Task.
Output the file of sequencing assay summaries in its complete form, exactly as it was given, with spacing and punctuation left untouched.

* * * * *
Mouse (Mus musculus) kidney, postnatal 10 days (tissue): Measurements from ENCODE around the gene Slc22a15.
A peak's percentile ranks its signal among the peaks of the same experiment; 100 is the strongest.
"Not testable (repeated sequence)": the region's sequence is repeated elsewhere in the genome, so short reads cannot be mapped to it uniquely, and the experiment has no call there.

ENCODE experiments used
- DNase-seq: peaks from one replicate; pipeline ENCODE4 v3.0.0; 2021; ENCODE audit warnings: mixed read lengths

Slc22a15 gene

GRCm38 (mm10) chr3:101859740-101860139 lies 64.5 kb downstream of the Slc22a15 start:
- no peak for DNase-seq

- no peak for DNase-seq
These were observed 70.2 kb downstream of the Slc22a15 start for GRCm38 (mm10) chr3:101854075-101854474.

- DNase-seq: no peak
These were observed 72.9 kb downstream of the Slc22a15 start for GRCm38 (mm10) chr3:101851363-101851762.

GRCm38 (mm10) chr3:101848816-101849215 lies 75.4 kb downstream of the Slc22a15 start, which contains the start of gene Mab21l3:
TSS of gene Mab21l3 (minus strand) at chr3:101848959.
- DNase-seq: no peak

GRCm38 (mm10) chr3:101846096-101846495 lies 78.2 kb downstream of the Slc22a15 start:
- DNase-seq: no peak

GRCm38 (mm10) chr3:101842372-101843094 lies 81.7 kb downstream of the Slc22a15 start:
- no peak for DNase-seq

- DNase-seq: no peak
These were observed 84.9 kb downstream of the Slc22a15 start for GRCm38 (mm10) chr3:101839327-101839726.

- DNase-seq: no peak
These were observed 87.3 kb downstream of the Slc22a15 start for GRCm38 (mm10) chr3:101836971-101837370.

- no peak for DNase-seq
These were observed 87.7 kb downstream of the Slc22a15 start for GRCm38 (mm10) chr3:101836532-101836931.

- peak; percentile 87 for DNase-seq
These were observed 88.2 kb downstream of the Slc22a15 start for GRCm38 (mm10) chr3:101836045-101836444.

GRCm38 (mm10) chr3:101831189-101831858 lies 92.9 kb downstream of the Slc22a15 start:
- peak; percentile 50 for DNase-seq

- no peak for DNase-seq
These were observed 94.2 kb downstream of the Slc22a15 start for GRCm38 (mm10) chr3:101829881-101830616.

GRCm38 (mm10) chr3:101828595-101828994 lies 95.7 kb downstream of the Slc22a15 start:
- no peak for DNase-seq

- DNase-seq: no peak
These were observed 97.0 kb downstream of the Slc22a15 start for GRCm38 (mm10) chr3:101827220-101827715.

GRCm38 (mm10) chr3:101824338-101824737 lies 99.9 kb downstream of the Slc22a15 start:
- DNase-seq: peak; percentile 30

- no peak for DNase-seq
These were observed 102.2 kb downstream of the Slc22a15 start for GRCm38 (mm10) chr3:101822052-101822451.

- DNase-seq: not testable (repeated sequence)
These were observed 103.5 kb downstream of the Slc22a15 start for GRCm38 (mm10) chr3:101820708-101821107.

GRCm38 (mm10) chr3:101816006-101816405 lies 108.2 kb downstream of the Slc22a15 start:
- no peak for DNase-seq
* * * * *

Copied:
Mouse (Mus musculus) kidney, postnatal 10 days (tissue): Measurements from ENCODE around the gene Slc22a15.
A peak's percentile ranks its signal among the peaks of the same experiment; 100 is the strongest.
"Not testable (repeated sequence)": the region's sequence is repeated elsewhere in the genome, so short reads cannot be mapped to it uniquely, and the experiment has no call there.

ENCODE experiments used
- DNase-seq: peaks from one replicate; pipeline ENCODE4 v3.0.0; 2021; ENCODE audit warnings: mixed read lengths

Slc22a15 gene

GRCm38 (mm10) chr3:101859740-101860139 lies 64.5 kb downstream of the Slc22a15 start:
- no peak for DNase-seq

- no peak for DNase-seq
These were observed 70.2 kb downstream of the Slc22a15 start for GRCm38 (mm10) chr3:101854075-101854474.

- DNase-seq: no peak
These were observed 72.9 kb downstream of the Slc22a15 start for GRCm38 (mm10) chr3:101851363-101851762.

GRCm38 (mm10) chr3:101848816-101849215 lies 75.4 kb downstream of the Slc22a15 start, which contains the start of gene Mab21l3:
TSS of gene Mab21l3 (minus strand) at chr3:101848959.
- DNase-seq: no peak

GRCm38 (mm10) chr3:101846096-101846495 lies 78.2 kb downstream of the Slc22a15 start:
- DNase-seq: no peak

GRCm38 (mm10) chr3:101842372-101843094 lies 81.7 kb downstream of the Slc22a15 start:
- no peak for DNase-seq

- DNase-seq: no peak
These were observed 84.9 kb downstream of the Slc22a15 start for GRCm38 (mm10) chr3:101839327-101839726.

- DNase-seq: no peak
These were observed 87.3 kb downstream of the Slc22a15 start for GRCm38 (mm10) chr3:101836971-101837370.

- no peak for DNase-seq
These were observed 87.7 kb downstream of the Slc22a15 start for GRCm38 (mm10) chr3:101836532-101836931.

- peak; percentile 87 for DNase-seq
These were observed 88.2 kb downstream of the Slc22a15 start for GRCm38 (mm10) chr3:101836045-101836444.

GRCm38 (mm10) chr3:101831189-101831858 lies 92.9 kb downstream of the Slc22a15 start:
- peak; percentile 50 for DNase-seq

- no peak for DNase-seq
These were observed 94.2 kb downstream of the Slc22a15 start for GRCm38 (mm10) chr3:101829881-101830616.

GRCm38 (mm10) chr3:101828595-101828994 lies 95.7 kb downstream of the Slc22a15 start:
- no peak for DNase-seq

- DNase-seq: no peak
These were observed 97.0 kb downstream of the Slc22a15 start for GRCm38 (mm10) chr3:101827220-101827715.

GRCm38 (mm10) chr3:101824338-101824737 lies 99.9 kb downstream of the Slc22a15 start:
- DNase-seq: peak; percentile 30

- no peak for DNase-seq
These were observed 102.2 kb downstream of the Slc22a15 start for GRCm38 (mm10) chr3:101822052-101822451.

- DNase-seq: not testable (repeated sequence)
These were observed 103.5 kb downstream of the Slc22a15 start for GRCm38 (mm10) chr3:101820708-101821107.

GRCm38 (mm10) chr3:101816006-101816405 lies 108.2 kb downstream of the Slc22a15 start:
- no peak for DNase-seq